British Cycling

British Cycling's Education Delivery Manger Robbie George

 

British Cycling set out to better support and develop its coaching workforce, across several cycling disciplines, by launching British Cycling Learning.

The new system offers coaches a scalable, modular approach to learning, streamlining the learner journey and giving learners a range of digital options, including standalone eLearning modules (90 of them!), webinars and communities of practice.

The system has been so successful it is being used at every level of the organisation and across every course, ensuring employees of British Cycling and cycling coaches nationwide are consistent in their approach towards transforming cycling coaching in the UK.

An additional change to their coaching offer to support more coaches includes the recruitment of 10 regional ‘Club and Coaches Officers’, who support coach forums, manage bursaries for courses and deliver continuing professional development opportunities. For example, 25 grassroots coaches were accompanied by a UCI (Union Cycliste Internationale) coach developer to an indoor velodrome for a workshop focusing on developing track cyclists. British Cycling has alo set up digital communities of practice for its 130-strong tutor workforce.

 

ECB - Cities Programme Team

Volunteer coach gives bowling instructions as part of the ECB's All Stars Cricket Programme

 

The England and Wales Cricket Board set out to recruit 2000 women from South Asian backgrounds as volunteers for its All Stars Cricket programme, across seven cities.

Insight had shown the governing body that multiple barriers existed for these women, stopping them from volunteering in sport. These included having a volunteering space that is accessible and safe, and having suitable kit/clothing options that are inclusive of cultural dress.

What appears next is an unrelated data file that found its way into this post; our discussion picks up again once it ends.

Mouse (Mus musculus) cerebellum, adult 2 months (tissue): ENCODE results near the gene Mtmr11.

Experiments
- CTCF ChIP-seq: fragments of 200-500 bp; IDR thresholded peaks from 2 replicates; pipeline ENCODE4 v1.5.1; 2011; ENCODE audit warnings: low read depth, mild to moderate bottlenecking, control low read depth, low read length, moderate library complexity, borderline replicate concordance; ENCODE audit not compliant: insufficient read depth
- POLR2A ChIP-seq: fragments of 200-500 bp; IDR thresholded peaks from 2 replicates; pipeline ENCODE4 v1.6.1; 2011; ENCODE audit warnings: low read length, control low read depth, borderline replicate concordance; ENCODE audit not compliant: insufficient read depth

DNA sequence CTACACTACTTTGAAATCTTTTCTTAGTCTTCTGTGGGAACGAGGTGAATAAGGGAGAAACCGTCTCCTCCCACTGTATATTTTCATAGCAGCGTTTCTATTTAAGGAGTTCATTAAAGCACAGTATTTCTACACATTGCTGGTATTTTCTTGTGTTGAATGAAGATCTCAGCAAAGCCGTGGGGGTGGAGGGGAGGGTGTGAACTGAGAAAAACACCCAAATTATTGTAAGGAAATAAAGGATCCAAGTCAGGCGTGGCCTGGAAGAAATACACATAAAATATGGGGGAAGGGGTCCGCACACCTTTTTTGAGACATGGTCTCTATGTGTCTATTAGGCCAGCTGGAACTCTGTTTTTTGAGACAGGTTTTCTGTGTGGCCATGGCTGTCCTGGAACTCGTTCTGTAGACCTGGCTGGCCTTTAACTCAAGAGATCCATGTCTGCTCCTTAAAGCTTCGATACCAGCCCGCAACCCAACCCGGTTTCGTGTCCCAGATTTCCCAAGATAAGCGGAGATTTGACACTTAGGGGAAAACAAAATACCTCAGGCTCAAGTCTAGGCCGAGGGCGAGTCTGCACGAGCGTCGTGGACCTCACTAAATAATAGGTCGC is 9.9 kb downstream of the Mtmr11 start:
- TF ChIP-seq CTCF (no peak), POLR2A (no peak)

Thus, the Cities Programme Team set about delivering an aspirational and representative marketing campaign titled ‘Dream Big Desi Women’ that engaged their target audience. They addressed the aforementioned barriers by holding national cricket programmes in non-traditional locations, where the women could feel comfortable and could travel to easily, including faith and community spaces, and introduced modest kit options for its volunteers, including longer t-shirts, loose fitting trousers, long-sleeve skins and a sports hijab.

To ensure the volunteers were kept engaged after their initial 8-week commitment, the team created a ‘chai and chat’ female-only virtual event, filled with cricket news, guest interviews and interactive chats with volunteers from across England. One of the volunteers is now employed by the ECB.

Be Active, Be Well

Be Active, Be Well programme online

 

Scottish Disability Sport’s (SDS) Be Active, Be Well programme was tremendously successful in ensuring participants of all ages became and stayed active throughout the UK’s coronavirus lockdown.

In March 2020, it became evident to SDS that people with disabilities, mental and physical health problems and those shielding from the virus would be affected detrimentally by the measures. By swiftly moving its activity programme online and engaging in a high-profile social media campaign, SDS encouraged its target audience to be active every day through daily physical sessions and weekly mental well-being sessions.